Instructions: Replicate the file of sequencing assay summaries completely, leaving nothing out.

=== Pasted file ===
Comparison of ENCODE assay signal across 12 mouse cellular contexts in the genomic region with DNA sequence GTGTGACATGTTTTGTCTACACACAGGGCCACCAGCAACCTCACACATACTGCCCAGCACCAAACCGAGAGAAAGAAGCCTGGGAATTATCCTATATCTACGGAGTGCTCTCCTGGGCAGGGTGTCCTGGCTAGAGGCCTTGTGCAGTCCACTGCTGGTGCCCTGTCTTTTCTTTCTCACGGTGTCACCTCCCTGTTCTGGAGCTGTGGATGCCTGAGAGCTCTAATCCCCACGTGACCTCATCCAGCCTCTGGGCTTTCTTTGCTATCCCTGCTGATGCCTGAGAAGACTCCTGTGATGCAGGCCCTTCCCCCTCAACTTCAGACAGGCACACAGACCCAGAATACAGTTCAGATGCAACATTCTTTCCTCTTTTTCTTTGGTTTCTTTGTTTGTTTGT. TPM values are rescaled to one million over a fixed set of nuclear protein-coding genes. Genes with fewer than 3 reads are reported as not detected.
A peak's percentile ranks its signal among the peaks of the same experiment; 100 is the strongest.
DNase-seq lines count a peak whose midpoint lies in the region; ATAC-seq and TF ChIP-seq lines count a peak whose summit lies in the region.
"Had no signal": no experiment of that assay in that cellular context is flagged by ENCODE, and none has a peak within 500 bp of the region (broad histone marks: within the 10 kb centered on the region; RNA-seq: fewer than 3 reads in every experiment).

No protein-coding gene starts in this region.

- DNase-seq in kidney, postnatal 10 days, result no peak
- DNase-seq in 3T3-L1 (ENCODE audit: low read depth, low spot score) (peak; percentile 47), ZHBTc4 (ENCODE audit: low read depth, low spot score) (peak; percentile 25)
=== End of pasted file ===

Comparison of ENCODE assay signal across 12 mouse cellular contexts in the genomic region with DNA sequence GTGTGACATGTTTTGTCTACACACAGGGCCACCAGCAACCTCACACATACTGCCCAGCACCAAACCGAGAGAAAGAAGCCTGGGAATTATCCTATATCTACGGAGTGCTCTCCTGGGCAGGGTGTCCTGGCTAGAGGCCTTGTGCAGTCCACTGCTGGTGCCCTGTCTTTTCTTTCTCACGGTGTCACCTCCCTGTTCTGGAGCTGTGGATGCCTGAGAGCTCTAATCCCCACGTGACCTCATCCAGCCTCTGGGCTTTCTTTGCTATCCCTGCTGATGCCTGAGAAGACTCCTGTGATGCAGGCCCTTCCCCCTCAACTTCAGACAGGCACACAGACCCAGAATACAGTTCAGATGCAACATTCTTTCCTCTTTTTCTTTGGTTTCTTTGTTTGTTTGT. TPM values are rescaled to one million over a fixed set of nuclear protein-coding genes. Genes with fewer than 3 reads are reported as not detected.
A peak's percentile ranks its signal among the peaks of the same experiment; 100 is the strongest.
DNase-seq lines count a peak whose midpoint lies in the region; ATAC-seq and TF ChIP-seq lines count a peak whose summit lies in the region.
"Had no signal": no experiment of that assay in that cellular context is flagged by ENCODE, and none has a peak within 500 bp of the region (broad histone marks: within the 10 kb centered on the region; RNA-seq: fewer than 3 reads in every experiment).

No protein-coding gene starts in this region.

- DNase-seq in kidney, postnatal 10 days, result no peak
- DNase-seq in 3T3-L1 (ENCODE audit: low read depth, low spot score) (peak; percentile 47), ZHBTc4 (ENCODE audit: low read depth, low spot score) (peak; percentile 25)